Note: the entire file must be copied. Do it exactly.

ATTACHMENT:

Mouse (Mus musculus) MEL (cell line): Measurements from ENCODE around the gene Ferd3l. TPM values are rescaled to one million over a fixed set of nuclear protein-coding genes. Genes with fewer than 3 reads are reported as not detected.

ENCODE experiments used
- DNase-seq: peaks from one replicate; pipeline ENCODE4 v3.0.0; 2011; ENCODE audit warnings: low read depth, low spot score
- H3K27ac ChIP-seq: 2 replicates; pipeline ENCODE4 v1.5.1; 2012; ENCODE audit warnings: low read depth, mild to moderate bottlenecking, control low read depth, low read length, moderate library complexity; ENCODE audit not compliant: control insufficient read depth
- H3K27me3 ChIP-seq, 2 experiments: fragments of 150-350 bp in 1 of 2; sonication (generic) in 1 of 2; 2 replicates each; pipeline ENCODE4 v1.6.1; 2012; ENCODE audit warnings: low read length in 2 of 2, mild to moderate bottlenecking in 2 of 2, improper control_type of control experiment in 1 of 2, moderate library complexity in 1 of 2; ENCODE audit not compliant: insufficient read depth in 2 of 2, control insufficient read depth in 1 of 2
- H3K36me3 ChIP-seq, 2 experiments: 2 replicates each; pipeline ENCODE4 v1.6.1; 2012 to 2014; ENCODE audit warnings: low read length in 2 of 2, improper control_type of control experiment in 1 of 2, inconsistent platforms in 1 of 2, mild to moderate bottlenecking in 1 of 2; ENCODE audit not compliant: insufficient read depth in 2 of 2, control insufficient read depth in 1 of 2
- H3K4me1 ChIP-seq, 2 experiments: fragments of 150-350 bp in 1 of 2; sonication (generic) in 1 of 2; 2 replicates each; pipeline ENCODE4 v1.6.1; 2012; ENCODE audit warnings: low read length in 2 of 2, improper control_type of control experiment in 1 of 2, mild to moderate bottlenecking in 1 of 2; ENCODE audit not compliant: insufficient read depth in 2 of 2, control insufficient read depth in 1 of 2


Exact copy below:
Mouse (Mus musculus) MEL (cell line): Measurements from ENCODE around the gene Ferd3l. TPM values are rescaled to one million over a fixed set of nuclear protein-coding genes. Genes with fewer than 3 reads are reported as not detected.

ENCODE experiments used
- DNase-seq: peaks from one replicate; pipeline ENCODE4 v3.0.0; 2011; ENCODE audit warnings: low read depth, low spot score
- H3K27ac ChIP-seq: 2 replicates; pipeline ENCODE4 v1.5.1; 2012; ENCODE audit warnings: low read depth, mild to moderate bottlenecking, control low read depth, low read length, moderate library complexity; ENCODE audit not compliant: control insufficient read depth
- H3K27me3 ChIP-seq, 2 experiments: fragments of 150-350 bp in 1 of 2; sonication (generic) in 1 of 2; 2 replicates each; pipeline ENCODE4 v1.6.1; 2012; ENCODE audit warnings: low read length in 2 of 2, mild to moderate bottlenecking in 2 of 2, improper control_type of control experiment in 1 of 2, moderate library complexity in 1 of 2; ENCODE audit not compliant: insufficient read depth in 2 of 2, control insufficient read depth in 1 of 2
- H3K36me3 ChIP-seq, 2 experiments: 2 replicates each; pipeline ENCODE4 v1.6.1; 2012 to 2014; ENCODE audit warnings: low read length in 2 of 2, improper control_type of control experiment in 1 of 2, inconsistent platforms in 1 of 2, mild to moderate bottlenecking in 1 of 2; ENCODE audit not compliant: insufficient read depth in 2 of 2, control insufficient read depth in 1 of 2
- H3K4me1 ChIP-seq, 2 experiments: fragments of 150-350 bp in 1 of 2; sonication (generic) in 1 of 2; 2 replicates each; pipeline ENCODE4 v1.6.1; 2012; ENCODE audit warnings: low read length in 2 of 2, improper control_type of control experiment in 1 of 2, mild to moderate bottlenecking in 1 of 2; ENCODE audit not compliant: insufficient read depth in 2 of 2, control insufficient read depth in 1 of 2